The publication of the first volume of The Papers of Thomas Jefferson: Retirement Series marks the launch of a remarkable, invaluable scholarly enterprise. This project will illuminate a period in Thomas Jefferson's life that, though often studied, has never been plumbed fully, for so many of the relevant primary sources only now are coming into public view. The devoted labors of J. Jefferson Looney and his colleagues easily meet the highest standards of scholarship set by the field of documentary editing; this volume balances with skill and grace the demands of explanatory annotation and accurate transcription with the reader's desire for a clear, accessible, and useful presentation of otherwise inaccessible primary sources. In this review essay, I propose to build on the first installment of the Retirement Series to examine an aspect of Thomas Jefferson's retirement that has not just biographical but historical and constitutional consequence.1 [End Page 682]
Previous scholars have not grasped fully the significance of Thomas Jefferson's retirement from the presidency, perhaps because it was not his first retirement from public life. Twice before (first in late 1781 at the close of his second term as Virginia's governor and then at the end of 1793 when he stepped down as the nation's first Secretary of State), Jefferson had abandoned politics, assuring himself and everyone else that he was determined to return to his farms, his family, and the charms of "natural philosophy." In his magisterial biography of Jefferson, Merrill D. Peterson aptly characterized these first two retirements as episodes of "withdrawal and return," for, Jefferson's protests to the contrary notwithstanding, he revived his career as politician, diplomat, and statesman after insisting otherwise.2
Jefferson's third retirement differed from its predecessors, however—and not just because in 1809 he truly brought his active political career to a close. In two ways, the office that he was giving up made his retirement something unique and special, both in his eyes and in the eyes of the American people. As Jefferson rejoined the ranks of his fellow citizens after two terms as their chief magistrate, he was adopting and extending the example set by the first president, George Washington, in 1797. So, too, Jefferson's friends, allies, and eventual successors as president, James Madison and James Monroe, followed his example in 1817 and 1825, respectively, cementing the "two-term tradition" into American constitutionalism as an informal term-limit on the presidency.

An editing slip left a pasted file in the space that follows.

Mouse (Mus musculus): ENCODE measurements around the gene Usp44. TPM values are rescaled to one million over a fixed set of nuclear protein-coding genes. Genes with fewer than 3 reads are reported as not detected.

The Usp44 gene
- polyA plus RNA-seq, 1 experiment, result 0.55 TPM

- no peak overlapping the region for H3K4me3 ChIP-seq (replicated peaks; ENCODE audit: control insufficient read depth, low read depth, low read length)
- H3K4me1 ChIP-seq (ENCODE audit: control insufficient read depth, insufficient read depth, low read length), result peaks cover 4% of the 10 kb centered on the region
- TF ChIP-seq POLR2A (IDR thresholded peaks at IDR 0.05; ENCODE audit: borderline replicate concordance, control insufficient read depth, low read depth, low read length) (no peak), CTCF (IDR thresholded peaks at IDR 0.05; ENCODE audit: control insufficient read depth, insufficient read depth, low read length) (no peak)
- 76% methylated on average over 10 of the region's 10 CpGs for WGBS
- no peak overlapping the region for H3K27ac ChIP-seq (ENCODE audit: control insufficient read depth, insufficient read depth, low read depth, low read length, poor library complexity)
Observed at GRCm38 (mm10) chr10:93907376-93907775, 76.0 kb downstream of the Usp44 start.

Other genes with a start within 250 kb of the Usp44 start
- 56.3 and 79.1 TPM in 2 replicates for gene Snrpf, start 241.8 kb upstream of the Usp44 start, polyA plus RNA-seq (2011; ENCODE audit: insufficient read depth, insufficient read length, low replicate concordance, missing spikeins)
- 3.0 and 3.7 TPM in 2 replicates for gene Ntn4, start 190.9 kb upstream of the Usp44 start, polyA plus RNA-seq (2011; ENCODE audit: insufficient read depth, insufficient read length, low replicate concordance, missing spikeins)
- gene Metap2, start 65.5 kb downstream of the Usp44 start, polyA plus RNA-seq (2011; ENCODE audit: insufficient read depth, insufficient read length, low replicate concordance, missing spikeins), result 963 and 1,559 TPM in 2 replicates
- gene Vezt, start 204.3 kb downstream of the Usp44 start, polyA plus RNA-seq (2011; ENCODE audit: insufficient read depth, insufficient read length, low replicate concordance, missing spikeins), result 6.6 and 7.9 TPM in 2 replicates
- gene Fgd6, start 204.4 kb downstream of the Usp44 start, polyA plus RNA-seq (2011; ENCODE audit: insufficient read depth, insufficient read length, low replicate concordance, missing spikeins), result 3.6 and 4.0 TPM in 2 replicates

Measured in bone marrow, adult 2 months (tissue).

That much we already knew. And yet the pages of this first volume of The Papers of Thomas Jefferson: Retirement Series teach us something new. Jefferson's retirement from the presidency took him, the American people, and the American constitutional system into new intellectual territory. To understand that unexplored world, we have to juxtapose it with a concept that today we take for granted. Having endured not just one or two but forty-three presidents of the United States, and thirty-four ex-presidents,3 we are used to the idea of an ex-president. Ex-presidents [End Page 683] are familiar figures in the public landscape, with customary, long-accepted roles and uses. They write memoirs and give lectures; they play in celebrity golf tournaments; they accept special assignments from sitting presidents; they act as observers of other nations' elections and coordinators of charitable enterprises; they are even honored—sometimes—as incarnations of amassed national political experience and wisdom. In short, we now know the answer to what in our eyes have become simple questions: What do you do with an ex-president? What role should an ex-president perform?
At the beginning of government under the Constitution, those questions were not simple. Indeed...